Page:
Valuing Children: Rethinking the Economics of the Family

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Harvard University Press, 2008 - Business & Economics - 235 pages
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Nancy Folbre challenges the conventional economist's assumption that parents have children for the same reason that they acquire pets--primarily for the pleasure of their company. Children become the workers and taxpayers of the next generation, and "investments" in them offer a significant payback to other participants in the economy.

Yet parents, especially mothers, pay most of the costs. The high price of childrearing pushes many families into poverty, often with adverse consequences for children themselves.

Parents spend time as well as money on children. Yet most estimates of the "cost" of children ignore the value of this time. Folbre provides a startlingly high but entirely credible estimate of the value of parental time per child by asking what it would cost to purchase a comparable substitute for it.

She also emphasizes the need for better accounting of public expenditure on children over the life cycle and describes the need to rethink the very structure and logic of the welfare state. A new institutional structure could promote more cooperative, sustainable, and efficient commitments to the next generation.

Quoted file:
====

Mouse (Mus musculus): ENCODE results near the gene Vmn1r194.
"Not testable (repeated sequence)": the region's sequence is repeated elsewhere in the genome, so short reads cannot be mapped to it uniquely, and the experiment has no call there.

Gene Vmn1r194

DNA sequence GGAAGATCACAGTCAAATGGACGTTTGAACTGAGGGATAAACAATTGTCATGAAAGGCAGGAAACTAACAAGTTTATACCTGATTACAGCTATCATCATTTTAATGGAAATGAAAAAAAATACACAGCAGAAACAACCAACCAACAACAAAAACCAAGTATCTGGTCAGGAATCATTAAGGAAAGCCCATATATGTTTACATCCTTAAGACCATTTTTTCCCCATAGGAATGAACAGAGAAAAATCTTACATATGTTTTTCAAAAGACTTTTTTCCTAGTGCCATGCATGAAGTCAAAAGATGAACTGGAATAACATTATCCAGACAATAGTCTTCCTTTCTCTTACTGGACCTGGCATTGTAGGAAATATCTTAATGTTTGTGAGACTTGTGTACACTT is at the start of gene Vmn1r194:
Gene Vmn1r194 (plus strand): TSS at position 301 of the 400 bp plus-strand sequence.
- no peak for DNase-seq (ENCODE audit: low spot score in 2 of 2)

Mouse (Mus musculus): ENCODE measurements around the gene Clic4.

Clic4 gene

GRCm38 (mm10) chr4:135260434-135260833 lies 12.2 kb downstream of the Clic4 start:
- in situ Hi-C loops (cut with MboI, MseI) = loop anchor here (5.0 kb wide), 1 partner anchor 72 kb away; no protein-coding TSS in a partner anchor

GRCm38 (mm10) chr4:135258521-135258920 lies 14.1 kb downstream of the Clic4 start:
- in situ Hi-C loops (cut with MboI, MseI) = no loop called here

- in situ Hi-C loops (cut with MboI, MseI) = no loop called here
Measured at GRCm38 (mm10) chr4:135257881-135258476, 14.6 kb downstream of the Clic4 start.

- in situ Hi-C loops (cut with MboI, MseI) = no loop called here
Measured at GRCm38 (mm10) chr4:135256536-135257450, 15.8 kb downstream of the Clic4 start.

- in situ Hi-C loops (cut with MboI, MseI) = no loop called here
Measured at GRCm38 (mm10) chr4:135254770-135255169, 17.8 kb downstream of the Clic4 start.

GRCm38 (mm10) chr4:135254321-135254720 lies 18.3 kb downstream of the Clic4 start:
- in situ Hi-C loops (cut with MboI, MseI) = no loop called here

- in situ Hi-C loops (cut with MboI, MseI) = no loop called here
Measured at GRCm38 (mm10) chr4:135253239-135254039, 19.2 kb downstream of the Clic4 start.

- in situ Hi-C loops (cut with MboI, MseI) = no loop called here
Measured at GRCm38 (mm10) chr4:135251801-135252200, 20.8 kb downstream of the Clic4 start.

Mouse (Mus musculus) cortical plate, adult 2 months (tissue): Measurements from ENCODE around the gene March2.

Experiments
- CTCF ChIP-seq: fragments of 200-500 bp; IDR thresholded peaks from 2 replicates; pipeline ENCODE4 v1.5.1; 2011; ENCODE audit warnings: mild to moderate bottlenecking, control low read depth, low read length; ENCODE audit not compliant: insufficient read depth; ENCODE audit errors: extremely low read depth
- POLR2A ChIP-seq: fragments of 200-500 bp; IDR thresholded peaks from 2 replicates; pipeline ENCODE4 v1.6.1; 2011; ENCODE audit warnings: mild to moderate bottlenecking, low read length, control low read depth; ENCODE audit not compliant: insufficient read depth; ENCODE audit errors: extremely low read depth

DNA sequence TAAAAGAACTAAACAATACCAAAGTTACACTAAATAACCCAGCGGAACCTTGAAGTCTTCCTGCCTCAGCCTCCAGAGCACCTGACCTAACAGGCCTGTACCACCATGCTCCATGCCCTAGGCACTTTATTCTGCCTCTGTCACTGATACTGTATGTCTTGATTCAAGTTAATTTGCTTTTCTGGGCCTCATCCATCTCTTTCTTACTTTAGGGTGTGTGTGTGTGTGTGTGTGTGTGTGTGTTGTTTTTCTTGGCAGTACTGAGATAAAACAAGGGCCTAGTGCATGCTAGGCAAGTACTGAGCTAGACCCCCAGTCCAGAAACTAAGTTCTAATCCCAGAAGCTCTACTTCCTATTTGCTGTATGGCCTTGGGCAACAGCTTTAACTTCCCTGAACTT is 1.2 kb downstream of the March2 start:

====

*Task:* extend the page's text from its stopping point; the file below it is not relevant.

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Contents

Introduction
1
Conceptualizing the Costs of Children
9
Children and the Economy
11
Commitments and Capabilities
27
Private Spending on Children in the United States
43
Defining the Costs of Children
45
Children and Family Budgets
65
Children outside the Household
79
Valuing Family Work
121
Public Spending on Children in the United States
137
Subsidizing Parents
139
Public Spending on Childrens Education and Health
160
Who Should Pay for the Kids?
178
Notes
193
Index
231
Copyright

Accounting for Family Time
96

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About the author (2008)

Nancy Folbre is Professor of Economics, University of Massachusetts, Amherst.

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